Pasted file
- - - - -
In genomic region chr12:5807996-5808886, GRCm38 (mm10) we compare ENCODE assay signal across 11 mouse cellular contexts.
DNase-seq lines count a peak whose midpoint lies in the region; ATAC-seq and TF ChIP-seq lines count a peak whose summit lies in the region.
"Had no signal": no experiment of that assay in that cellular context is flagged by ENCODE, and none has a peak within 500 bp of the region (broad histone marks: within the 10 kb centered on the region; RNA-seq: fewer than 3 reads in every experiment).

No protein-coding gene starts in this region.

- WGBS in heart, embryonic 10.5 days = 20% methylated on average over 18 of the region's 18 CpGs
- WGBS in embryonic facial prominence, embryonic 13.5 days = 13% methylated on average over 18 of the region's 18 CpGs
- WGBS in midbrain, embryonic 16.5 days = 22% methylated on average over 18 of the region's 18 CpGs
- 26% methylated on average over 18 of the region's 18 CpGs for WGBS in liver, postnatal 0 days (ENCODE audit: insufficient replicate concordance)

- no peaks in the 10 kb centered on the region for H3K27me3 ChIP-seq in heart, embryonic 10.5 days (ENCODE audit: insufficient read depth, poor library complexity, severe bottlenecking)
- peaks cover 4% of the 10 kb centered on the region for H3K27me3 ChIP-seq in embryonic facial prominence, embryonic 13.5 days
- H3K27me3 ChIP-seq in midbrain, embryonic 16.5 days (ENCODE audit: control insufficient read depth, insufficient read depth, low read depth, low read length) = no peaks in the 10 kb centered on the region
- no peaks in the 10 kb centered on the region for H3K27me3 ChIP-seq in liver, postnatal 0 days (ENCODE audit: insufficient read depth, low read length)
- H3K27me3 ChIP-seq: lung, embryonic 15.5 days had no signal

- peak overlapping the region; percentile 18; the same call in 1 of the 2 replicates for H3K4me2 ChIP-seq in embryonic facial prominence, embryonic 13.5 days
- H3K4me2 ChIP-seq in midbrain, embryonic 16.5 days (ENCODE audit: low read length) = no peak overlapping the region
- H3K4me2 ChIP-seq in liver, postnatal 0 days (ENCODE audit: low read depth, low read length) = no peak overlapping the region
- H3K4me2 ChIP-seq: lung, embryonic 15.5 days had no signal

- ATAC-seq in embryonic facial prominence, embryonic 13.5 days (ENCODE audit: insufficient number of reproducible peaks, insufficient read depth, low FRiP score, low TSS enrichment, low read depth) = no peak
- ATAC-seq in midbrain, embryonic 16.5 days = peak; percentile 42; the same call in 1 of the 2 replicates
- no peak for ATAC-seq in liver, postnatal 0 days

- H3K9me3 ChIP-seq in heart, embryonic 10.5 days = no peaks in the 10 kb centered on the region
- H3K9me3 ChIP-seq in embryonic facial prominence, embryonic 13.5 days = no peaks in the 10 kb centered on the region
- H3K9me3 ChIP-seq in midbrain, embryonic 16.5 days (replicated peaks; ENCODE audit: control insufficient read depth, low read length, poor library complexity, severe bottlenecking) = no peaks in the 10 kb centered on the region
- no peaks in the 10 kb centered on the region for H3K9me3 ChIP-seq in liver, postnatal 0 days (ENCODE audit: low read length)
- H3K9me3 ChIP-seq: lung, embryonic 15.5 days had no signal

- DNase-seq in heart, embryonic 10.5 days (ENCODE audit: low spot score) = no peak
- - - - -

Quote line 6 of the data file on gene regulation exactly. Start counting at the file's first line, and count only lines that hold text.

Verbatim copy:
- WGBS in embryonic facial prominence, embryonic 13.5 days = 13% methylated on average over 18 of the region's 18 CpGs